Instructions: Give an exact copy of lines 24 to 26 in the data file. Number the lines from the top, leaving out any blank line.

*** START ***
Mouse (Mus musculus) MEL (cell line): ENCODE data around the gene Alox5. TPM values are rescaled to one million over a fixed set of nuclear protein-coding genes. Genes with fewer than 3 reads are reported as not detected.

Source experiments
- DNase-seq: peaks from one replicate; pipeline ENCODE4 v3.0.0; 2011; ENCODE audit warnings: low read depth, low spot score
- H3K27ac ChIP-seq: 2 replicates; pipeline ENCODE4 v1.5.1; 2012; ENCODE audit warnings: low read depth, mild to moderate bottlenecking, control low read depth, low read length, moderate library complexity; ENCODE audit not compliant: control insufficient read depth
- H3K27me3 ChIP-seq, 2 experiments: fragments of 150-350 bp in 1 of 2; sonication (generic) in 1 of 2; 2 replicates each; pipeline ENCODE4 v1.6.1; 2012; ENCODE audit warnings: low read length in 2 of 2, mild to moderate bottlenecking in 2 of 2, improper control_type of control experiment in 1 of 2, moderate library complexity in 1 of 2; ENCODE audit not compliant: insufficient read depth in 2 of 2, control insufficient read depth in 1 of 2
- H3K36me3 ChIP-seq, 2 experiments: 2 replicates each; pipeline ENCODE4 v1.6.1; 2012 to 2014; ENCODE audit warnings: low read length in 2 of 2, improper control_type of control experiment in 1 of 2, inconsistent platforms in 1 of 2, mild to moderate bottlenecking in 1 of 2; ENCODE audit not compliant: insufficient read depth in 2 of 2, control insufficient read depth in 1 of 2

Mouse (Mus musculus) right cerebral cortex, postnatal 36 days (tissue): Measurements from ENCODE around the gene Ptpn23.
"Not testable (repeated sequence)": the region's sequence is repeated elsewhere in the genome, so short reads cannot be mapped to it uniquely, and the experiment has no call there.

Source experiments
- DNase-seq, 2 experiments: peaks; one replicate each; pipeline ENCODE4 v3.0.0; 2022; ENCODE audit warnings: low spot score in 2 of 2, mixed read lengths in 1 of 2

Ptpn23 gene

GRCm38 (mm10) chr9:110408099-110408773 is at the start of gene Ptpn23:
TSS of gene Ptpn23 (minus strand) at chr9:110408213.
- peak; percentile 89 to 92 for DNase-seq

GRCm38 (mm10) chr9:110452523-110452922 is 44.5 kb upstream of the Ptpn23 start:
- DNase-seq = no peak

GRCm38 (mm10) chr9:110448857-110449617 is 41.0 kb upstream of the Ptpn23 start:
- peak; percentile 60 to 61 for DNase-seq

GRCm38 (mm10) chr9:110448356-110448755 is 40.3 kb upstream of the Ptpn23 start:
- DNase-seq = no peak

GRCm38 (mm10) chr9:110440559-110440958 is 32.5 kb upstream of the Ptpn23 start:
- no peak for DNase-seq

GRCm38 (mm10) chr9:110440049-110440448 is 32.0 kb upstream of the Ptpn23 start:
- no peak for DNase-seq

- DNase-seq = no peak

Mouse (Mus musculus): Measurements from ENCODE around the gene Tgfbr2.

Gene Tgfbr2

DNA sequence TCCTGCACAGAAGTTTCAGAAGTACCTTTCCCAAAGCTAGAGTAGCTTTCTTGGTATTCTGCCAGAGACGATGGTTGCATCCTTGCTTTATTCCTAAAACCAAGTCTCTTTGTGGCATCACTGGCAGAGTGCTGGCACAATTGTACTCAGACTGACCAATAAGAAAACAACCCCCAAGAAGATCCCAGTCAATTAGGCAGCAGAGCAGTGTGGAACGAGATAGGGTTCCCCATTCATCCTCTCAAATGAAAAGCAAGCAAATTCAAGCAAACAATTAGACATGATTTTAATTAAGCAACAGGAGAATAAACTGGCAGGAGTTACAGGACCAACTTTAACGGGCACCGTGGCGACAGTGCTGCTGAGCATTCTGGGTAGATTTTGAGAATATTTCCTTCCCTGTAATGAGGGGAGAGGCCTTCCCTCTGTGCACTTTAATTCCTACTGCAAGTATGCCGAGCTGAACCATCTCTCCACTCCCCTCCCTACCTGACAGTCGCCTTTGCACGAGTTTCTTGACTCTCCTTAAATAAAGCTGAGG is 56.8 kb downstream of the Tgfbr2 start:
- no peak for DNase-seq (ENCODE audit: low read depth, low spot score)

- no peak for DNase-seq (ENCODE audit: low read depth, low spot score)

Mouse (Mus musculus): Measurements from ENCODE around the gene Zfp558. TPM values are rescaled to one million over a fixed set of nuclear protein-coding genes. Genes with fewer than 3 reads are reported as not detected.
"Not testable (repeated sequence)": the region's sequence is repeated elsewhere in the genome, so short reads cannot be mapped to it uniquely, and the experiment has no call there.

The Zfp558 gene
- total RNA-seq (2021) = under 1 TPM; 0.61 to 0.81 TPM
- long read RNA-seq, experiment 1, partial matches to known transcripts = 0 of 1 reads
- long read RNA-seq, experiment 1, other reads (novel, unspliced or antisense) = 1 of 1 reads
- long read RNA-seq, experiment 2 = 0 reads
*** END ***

- no peak for DNase-seq

- DNase-seq = no peak

Mouse (Mus musculus): Measurements from ENCODE around the gene Tgfbr2.